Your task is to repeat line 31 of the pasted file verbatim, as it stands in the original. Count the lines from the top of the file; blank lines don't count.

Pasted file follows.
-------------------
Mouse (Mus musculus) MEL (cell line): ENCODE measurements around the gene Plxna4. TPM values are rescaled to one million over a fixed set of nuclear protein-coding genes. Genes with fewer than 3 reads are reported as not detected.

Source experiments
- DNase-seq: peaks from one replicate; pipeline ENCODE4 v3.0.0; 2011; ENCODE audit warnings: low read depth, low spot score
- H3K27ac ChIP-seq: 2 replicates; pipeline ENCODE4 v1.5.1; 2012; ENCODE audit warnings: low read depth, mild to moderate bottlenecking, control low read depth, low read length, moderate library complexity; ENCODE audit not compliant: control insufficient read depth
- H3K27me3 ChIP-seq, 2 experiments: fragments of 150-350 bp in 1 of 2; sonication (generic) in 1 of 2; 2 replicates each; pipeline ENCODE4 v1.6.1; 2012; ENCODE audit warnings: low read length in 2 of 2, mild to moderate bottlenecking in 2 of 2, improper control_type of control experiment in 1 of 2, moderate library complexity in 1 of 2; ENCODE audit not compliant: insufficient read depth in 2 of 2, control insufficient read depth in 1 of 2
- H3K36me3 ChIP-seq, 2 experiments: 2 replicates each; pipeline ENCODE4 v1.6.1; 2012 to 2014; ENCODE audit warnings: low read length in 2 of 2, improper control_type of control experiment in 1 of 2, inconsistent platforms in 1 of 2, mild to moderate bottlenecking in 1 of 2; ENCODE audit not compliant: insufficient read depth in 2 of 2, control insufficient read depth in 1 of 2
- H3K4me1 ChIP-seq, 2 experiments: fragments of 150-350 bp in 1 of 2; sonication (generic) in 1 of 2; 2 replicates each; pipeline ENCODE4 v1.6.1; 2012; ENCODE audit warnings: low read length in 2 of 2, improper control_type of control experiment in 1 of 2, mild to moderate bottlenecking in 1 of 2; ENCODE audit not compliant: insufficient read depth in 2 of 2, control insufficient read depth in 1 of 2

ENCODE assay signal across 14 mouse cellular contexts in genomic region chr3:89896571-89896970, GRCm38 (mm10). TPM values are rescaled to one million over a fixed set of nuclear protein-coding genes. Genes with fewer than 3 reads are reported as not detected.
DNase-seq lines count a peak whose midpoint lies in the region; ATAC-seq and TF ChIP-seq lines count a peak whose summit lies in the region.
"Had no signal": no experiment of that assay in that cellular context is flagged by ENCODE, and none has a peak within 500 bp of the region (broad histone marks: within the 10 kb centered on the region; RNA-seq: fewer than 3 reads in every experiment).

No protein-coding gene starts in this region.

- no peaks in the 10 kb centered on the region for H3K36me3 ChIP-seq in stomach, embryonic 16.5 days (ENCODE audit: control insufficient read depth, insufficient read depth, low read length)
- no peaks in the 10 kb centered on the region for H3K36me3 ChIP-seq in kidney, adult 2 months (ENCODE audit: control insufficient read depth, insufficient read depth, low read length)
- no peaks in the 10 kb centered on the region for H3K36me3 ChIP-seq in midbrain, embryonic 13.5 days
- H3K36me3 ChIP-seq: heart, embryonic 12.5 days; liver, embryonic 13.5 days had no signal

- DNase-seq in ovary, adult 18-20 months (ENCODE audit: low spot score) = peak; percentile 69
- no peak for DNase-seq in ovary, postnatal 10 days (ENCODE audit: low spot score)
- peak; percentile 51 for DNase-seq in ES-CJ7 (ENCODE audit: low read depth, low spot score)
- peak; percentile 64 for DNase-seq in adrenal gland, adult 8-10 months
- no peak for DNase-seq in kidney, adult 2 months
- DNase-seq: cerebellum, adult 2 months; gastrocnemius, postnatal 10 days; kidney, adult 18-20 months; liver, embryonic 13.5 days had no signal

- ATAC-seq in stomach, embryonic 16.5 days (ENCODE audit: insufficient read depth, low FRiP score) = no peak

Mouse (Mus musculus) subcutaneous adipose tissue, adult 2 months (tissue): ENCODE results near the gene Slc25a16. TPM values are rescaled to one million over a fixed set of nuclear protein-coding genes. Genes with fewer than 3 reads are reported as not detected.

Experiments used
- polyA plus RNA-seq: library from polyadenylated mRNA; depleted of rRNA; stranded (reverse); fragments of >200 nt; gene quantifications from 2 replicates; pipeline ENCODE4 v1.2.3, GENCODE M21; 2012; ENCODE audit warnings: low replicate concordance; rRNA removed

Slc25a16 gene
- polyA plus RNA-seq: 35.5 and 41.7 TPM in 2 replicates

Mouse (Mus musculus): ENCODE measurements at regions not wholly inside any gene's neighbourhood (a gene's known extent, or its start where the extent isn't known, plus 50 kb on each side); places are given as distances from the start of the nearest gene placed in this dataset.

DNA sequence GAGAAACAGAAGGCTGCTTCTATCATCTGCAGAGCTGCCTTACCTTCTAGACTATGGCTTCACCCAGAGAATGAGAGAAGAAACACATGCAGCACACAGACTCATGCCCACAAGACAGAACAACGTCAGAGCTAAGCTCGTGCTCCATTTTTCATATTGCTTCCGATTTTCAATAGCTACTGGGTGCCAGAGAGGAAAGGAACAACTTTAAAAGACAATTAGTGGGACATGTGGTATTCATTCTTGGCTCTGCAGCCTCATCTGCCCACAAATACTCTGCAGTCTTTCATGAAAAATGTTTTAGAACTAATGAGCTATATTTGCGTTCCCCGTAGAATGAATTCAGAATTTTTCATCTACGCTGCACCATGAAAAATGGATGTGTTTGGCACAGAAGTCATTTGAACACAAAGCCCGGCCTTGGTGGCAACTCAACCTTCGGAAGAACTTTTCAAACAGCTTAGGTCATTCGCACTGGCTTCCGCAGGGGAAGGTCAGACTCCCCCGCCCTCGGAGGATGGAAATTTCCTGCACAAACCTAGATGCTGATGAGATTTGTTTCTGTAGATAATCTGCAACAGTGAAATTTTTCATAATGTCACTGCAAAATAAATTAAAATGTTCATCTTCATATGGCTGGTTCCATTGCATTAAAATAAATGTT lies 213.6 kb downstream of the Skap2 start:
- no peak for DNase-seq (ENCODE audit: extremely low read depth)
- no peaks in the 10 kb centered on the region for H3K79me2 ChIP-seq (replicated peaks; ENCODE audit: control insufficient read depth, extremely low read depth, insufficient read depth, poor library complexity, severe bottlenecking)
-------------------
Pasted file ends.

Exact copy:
- no peaks in the 10 kb centered on the region for H3K79me2 ChIP-seq (replicated peaks; ENCODE audit: control insufficient read depth, extremely low read depth, insufficient read depth, poor library complexity, severe bottlenecking)